The Bears got their receivers back Wednesday.
They’re still waiting on their Pro Bowl safety.
Wide receiver Allen Robinson returned to practice for the first time since hurting his ribs 10 days ago while making a catch against the 49ers. Two receivers who were hurt Sunday against the Vikings — rookie Anthony Miller dislocated his left shoulder, and Taylor Gabriel bruised his ribs — also practiced in full as the Bears prepared for their wild-card game against the Eagles.
“They’re in a good spot right now with us,” coach Matt Nagy said before practice. “So I just want to monitor that and see where each one of those guys is at, day-to-day. I feel good where they’re at right now.”
Safety Eddie Jackson, who sprained his right ankle after a Week 15 interception of Aaron Rodgers, did not practice. Neither did Aaron Lynch, who sprained his right elbow in the same game.
Nagy has said for two weeks that he hoped both would play in the postseason.
He still seems optimistic about Jackson, who was named to his first Pro Bowl last month.
“It’s one of those deals where I gotta make sure about what he’s telling us and where he’s at physically,” he said. “If he’s in a good spot and he can go, then we’ll do that. If he’s not, then we’ll have to make that decision.”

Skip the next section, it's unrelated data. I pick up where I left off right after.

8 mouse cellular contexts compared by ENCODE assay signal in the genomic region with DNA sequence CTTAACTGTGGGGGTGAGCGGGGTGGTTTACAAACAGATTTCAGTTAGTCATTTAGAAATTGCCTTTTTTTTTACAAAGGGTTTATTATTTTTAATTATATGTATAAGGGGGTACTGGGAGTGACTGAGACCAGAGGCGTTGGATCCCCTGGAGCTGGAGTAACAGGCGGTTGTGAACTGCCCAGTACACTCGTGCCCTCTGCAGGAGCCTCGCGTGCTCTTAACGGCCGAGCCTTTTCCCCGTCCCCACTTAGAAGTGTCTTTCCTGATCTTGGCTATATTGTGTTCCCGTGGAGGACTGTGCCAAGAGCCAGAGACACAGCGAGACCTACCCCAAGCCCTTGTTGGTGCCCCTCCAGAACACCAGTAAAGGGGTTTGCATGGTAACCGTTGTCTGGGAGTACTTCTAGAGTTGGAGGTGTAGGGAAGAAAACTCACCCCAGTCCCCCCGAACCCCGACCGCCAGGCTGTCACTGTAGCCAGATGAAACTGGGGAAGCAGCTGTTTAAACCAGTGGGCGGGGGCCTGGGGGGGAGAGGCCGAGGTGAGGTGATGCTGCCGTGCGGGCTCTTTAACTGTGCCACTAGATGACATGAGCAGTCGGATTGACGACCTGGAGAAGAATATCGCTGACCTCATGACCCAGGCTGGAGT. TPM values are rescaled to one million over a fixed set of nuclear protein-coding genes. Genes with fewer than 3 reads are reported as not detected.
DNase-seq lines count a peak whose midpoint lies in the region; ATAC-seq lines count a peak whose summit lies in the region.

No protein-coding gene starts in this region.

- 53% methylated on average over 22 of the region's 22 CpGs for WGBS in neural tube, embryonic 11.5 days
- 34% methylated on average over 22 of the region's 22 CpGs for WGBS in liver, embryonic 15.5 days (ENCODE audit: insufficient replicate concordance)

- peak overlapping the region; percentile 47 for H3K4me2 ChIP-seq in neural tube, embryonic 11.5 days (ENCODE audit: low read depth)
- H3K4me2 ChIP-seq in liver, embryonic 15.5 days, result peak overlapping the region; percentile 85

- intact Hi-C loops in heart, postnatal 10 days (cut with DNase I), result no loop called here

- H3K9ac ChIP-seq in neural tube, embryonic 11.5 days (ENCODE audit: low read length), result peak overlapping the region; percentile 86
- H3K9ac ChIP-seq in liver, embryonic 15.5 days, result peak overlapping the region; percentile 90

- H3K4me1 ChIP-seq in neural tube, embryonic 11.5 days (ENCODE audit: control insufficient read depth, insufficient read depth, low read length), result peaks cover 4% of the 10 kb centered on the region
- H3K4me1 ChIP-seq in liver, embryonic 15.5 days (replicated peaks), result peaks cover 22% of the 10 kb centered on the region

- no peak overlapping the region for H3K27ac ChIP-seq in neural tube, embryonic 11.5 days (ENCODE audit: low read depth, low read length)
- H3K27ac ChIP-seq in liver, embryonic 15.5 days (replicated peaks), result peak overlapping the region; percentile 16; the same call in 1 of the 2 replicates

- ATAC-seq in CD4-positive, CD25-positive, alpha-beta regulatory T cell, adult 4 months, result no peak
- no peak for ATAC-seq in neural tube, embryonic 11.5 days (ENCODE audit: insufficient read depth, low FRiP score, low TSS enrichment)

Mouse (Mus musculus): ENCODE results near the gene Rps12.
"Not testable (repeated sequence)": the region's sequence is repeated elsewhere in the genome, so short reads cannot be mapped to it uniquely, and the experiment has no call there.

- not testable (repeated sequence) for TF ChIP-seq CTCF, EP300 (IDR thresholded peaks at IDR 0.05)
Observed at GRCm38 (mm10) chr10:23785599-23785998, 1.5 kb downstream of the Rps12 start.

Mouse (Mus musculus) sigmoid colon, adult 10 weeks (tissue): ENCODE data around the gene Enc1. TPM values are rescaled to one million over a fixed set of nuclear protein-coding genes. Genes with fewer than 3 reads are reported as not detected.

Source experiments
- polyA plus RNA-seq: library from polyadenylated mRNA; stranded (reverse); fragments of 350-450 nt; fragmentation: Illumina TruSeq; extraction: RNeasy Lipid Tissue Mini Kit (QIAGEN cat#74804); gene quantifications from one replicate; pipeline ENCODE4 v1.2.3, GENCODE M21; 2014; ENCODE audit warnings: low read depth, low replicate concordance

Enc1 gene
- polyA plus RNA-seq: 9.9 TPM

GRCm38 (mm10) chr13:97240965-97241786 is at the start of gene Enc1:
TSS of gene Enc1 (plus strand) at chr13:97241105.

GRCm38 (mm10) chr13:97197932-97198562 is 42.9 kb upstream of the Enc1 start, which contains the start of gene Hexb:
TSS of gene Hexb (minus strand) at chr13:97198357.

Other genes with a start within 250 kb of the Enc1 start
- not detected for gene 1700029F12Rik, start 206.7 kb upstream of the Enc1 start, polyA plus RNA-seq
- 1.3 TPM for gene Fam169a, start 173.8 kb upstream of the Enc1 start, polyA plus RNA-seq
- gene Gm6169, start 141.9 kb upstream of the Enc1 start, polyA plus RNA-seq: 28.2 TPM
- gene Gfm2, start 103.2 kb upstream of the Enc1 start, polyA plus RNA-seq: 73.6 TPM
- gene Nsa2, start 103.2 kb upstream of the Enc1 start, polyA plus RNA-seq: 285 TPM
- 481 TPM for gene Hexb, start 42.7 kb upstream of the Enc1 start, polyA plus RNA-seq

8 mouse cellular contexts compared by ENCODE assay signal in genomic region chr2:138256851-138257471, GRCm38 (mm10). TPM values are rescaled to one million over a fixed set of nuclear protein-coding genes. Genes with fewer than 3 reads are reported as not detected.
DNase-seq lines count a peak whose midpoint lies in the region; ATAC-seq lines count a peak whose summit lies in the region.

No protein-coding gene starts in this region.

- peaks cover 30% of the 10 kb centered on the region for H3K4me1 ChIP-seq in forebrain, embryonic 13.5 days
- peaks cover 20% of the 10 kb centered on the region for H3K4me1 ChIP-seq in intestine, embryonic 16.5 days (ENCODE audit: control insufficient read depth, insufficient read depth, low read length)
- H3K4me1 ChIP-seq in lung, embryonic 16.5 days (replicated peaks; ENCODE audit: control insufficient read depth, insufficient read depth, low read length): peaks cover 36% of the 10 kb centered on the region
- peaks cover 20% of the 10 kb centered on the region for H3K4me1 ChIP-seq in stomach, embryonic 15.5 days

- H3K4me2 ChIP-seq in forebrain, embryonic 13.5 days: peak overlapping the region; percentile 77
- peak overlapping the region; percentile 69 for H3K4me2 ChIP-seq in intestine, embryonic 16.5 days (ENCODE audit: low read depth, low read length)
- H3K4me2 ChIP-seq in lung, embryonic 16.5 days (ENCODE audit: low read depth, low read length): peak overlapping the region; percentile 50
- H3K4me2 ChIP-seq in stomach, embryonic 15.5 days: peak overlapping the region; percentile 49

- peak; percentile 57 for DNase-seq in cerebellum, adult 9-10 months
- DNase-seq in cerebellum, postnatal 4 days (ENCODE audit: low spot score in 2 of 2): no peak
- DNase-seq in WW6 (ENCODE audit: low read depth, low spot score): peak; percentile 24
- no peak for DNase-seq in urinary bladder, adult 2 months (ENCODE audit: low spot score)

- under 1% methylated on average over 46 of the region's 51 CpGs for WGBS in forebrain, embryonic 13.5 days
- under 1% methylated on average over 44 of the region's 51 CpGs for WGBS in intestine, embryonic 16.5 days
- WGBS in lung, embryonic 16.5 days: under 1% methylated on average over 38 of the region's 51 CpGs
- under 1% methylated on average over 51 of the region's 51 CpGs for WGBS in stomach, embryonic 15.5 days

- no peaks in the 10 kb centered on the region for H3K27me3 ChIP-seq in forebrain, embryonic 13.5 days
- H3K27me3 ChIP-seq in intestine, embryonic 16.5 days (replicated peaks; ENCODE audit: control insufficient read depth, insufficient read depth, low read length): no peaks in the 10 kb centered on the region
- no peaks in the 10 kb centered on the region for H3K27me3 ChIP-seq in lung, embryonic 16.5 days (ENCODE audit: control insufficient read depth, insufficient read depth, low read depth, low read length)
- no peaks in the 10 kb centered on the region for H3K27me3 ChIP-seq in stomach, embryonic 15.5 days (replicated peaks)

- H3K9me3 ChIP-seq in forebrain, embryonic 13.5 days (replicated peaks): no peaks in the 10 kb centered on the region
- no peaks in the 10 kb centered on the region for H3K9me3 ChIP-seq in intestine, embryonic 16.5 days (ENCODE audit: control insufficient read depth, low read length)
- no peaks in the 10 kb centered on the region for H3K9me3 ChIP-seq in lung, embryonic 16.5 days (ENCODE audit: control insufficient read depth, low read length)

The Bears also listed guard Kyle Long on their injury report with an ankle problem but said he practiced in full. Long hopes to play the entire game Sunday.
Eagles prep for Mack
Like the rest of the league, the Eagles will use tight ends and running backs to help block outside linebacker Khalil Mack. They’ve already seen some of the league’s best pass rushers this season.
“It can force you a little bit to change your thinking and maybe not do some of the things you’ve been able to do in the past,” Eagles coach Doug Pederson said. “So good players like that do that.
“We did it with J.J. Watt and [Jadeveon] Clowney a couple of weeks ago. We’ve had to do it with Aaron Donald and [Ndamukong] Suh in L.A. and the guys in Dallas. So our offensive line has had its share of really good pass rushers and defensive linemen, and it’s no different this week.”
Pederson and Nagy were on the same Chiefs staff that shared the AFC West with Mack.
“When he was drafted in Oakland, you thought, ‘This is a special, special kid,’ ” Pederson said. “We saw him twice a year, and he got better each time we played him, and now he’s playing at an extremely high level. Brings a lot of energy and passion to that defense, and he’s tough. He’s tough to [stop].’’